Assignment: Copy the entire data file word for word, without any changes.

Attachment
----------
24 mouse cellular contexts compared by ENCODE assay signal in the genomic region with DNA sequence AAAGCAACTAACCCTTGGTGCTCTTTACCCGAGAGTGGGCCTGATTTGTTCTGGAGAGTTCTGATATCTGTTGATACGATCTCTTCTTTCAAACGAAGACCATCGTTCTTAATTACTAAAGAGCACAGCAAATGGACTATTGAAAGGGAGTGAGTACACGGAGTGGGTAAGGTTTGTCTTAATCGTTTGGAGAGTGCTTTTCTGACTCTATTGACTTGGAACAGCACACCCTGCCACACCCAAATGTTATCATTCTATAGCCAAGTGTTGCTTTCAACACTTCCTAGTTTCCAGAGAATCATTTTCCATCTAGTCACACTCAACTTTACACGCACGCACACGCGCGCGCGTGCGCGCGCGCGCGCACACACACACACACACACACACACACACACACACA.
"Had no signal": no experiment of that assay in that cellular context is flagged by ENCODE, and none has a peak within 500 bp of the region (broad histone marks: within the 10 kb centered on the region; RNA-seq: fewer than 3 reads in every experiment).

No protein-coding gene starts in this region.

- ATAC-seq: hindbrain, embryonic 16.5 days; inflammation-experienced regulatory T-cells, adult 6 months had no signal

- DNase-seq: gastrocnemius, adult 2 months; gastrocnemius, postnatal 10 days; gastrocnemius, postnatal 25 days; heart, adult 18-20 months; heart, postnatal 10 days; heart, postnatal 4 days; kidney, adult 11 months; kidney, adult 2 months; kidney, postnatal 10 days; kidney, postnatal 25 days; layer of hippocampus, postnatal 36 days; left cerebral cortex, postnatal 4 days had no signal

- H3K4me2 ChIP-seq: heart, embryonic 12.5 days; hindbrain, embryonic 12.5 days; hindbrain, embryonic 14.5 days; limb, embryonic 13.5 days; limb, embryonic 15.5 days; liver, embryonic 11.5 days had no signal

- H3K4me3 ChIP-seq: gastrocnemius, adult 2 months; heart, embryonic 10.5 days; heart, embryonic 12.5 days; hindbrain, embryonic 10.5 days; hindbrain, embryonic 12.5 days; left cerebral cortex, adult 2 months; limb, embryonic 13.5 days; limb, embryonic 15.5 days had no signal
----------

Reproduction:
24 mouse cellular contexts compared by ENCODE assay signal in the genomic region with DNA sequence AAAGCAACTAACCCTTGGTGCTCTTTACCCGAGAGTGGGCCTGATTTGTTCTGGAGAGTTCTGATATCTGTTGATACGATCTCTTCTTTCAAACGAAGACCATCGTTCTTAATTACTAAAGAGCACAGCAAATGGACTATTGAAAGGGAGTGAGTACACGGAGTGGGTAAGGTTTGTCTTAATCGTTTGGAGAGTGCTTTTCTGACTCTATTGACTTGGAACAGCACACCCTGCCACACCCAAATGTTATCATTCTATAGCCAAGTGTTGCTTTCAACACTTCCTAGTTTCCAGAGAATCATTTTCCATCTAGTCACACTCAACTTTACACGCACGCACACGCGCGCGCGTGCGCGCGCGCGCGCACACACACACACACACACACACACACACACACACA.
"Had no signal": no experiment of that assay in that cellular context is flagged by ENCODE, and none has a peak within 500 bp of the region (broad histone marks: within the 10 kb centered on the region; RNA-seq: fewer than 3 reads in every experiment).

No protein-coding gene starts in this region.

- ATAC-seq: hindbrain, embryonic 16.5 days; inflammation-experienced regulatory T-cells, adult 6 months had no signal

- DNase-seq: gastrocnemius, adult 2 months; gastrocnemius, postnatal 10 days; gastrocnemius, postnatal 25 days; heart, adult 18-20 months; heart, postnatal 10 days; heart, postnatal 4 days; kidney, adult 11 months; kidney, adult 2 months; kidney, postnatal 10 days; kidney, postnatal 25 days; layer of hippocampus, postnatal 36 days; left cerebral cortex, postnatal 4 days had no signal

- H3K4me2 ChIP-seq: heart, embryonic 12.5 days; hindbrain, embryonic 12.5 days; hindbrain, embryonic 14.5 days; limb, embryonic 13.5 days; limb, embryonic 15.5 days; liver, embryonic 11.5 days had no signal

- H3K4me3 ChIP-seq: gastrocnemius, adult 2 months; heart, embryonic 10.5 days; heart, embryonic 12.5 days; hindbrain, embryonic 10.5 days; hindbrain, embryonic 12.5 days; left cerebral cortex, adult 2 months; limb, embryonic 13.5 days; limb, embryonic 15.5 days had no signal